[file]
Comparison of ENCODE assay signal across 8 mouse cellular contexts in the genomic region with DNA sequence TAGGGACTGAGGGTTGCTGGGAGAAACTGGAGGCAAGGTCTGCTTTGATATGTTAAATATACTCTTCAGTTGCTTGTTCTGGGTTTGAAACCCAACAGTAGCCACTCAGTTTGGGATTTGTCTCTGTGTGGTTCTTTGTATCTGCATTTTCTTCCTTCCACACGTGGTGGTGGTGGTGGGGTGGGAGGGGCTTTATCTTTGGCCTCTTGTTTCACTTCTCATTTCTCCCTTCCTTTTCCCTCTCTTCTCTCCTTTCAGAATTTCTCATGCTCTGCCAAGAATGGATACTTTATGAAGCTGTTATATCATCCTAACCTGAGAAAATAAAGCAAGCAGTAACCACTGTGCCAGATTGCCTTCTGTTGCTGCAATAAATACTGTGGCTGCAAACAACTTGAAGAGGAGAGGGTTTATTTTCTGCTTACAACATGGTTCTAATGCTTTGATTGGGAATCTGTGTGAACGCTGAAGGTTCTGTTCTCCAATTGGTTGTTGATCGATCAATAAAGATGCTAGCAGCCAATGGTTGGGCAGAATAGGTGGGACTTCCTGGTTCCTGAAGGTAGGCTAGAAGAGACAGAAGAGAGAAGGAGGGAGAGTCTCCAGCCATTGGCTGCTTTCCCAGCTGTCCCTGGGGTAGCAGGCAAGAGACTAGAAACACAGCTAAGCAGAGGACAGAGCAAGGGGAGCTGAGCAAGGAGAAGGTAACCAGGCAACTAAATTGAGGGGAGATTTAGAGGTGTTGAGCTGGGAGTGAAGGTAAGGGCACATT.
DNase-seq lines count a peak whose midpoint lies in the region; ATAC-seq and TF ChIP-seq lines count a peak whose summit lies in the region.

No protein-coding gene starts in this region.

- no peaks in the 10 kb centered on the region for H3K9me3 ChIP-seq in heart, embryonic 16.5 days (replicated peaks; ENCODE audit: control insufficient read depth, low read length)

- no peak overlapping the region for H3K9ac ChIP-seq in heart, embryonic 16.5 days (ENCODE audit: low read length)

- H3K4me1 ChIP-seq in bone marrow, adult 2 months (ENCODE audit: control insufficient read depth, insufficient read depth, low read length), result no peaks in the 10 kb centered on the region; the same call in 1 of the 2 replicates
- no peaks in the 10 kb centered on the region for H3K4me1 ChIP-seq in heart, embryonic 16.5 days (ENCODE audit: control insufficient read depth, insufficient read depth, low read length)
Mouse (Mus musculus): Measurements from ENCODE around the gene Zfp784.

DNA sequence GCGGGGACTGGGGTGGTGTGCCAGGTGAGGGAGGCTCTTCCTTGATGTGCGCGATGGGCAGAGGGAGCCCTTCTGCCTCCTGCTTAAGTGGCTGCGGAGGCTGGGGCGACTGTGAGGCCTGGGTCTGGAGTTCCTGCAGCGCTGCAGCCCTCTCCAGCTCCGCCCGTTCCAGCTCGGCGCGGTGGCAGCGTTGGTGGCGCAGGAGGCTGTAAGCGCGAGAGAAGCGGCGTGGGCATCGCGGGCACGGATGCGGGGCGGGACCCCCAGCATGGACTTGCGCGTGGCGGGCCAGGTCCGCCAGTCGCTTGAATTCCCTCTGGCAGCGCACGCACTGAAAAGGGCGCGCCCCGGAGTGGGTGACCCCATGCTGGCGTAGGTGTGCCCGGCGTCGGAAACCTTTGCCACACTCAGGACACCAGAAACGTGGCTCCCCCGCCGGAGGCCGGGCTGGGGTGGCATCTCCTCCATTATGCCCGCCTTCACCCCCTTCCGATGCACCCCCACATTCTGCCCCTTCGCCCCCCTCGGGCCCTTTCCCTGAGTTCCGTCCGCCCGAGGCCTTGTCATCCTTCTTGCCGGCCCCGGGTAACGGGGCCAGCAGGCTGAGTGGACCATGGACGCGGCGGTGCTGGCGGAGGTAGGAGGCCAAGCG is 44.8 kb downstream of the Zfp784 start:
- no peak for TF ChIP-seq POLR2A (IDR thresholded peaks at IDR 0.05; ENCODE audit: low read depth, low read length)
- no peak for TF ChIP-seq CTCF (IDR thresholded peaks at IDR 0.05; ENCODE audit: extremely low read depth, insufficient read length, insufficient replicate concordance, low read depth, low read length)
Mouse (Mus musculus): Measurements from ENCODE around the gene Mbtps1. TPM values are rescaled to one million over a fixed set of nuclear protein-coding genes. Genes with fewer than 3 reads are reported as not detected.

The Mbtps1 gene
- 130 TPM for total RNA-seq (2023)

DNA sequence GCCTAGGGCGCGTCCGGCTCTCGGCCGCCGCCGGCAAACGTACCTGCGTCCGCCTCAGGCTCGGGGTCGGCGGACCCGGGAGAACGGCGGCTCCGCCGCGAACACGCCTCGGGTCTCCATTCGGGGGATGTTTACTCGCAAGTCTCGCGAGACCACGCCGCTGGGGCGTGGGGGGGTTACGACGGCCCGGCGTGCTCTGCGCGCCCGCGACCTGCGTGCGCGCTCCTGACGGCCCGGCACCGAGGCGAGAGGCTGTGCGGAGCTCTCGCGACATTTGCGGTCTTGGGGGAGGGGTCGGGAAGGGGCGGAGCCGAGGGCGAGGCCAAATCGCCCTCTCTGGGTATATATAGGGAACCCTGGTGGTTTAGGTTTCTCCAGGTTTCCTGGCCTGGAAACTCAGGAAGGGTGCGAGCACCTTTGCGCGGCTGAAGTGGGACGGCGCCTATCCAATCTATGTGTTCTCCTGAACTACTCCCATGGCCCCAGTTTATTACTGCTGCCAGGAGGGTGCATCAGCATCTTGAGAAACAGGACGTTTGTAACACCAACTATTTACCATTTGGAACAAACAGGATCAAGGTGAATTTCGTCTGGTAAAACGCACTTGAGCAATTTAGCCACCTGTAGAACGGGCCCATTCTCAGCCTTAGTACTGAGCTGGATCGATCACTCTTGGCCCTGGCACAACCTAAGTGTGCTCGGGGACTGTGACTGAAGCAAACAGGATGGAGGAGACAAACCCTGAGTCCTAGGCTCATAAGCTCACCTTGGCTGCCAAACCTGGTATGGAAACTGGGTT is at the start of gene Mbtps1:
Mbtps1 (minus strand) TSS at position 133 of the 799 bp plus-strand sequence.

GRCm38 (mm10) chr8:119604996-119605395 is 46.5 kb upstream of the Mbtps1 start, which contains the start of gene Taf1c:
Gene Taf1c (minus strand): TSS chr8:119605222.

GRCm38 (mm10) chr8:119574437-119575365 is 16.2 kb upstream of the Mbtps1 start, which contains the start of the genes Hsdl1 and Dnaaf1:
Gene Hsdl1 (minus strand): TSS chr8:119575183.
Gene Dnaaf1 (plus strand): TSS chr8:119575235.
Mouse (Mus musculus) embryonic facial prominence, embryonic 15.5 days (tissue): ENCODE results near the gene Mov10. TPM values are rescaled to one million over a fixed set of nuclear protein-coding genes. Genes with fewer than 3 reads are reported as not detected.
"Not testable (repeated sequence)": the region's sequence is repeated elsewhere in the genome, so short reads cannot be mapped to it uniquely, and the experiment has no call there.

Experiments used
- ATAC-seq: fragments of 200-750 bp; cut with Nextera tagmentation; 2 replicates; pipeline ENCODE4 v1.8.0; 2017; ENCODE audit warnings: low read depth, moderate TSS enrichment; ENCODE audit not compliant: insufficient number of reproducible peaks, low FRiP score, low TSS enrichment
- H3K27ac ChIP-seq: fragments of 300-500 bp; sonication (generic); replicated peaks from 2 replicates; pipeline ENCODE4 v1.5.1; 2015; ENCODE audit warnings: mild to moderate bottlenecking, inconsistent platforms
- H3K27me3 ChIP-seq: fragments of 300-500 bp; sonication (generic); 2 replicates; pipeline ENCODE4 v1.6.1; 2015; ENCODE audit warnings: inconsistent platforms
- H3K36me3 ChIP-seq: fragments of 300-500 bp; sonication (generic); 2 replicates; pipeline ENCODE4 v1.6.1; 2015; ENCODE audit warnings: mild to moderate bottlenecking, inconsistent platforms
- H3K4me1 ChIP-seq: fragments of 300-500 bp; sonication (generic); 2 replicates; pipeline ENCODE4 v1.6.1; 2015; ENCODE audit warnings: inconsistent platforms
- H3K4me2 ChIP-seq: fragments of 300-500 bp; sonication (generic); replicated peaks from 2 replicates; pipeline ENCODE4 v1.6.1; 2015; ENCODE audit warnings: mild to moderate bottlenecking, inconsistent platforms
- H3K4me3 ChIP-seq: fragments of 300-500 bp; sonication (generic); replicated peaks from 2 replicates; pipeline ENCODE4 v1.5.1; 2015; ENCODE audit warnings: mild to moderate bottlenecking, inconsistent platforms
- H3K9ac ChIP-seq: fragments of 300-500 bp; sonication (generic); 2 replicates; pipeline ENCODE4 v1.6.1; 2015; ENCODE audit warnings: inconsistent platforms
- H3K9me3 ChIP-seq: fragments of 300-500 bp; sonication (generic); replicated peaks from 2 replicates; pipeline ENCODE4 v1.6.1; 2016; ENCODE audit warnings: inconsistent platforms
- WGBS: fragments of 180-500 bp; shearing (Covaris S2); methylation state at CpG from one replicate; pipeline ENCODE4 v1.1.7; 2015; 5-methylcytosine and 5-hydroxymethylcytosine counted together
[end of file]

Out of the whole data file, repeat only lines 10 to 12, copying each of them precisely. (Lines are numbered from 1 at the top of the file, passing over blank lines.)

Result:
- no peak for TF ChIP-seq POLR2A (IDR thresholded peaks at IDR 0.05; ENCODE audit: low read depth, low read length)
- no peak for TF ChIP-seq CTCF (IDR thresholded peaks at IDR 0.05; ENCODE audit: extremely low read depth, insufficient read length, insufficient replicate concordance, low read depth, low read length)
Mouse (Mus musculus): Measurements from ENCODE around the gene Mbtps1. TPM values are rescaled to one million over a fixed set of nuclear protein-coding genes. Genes with fewer than 3 reads are reported as not detected.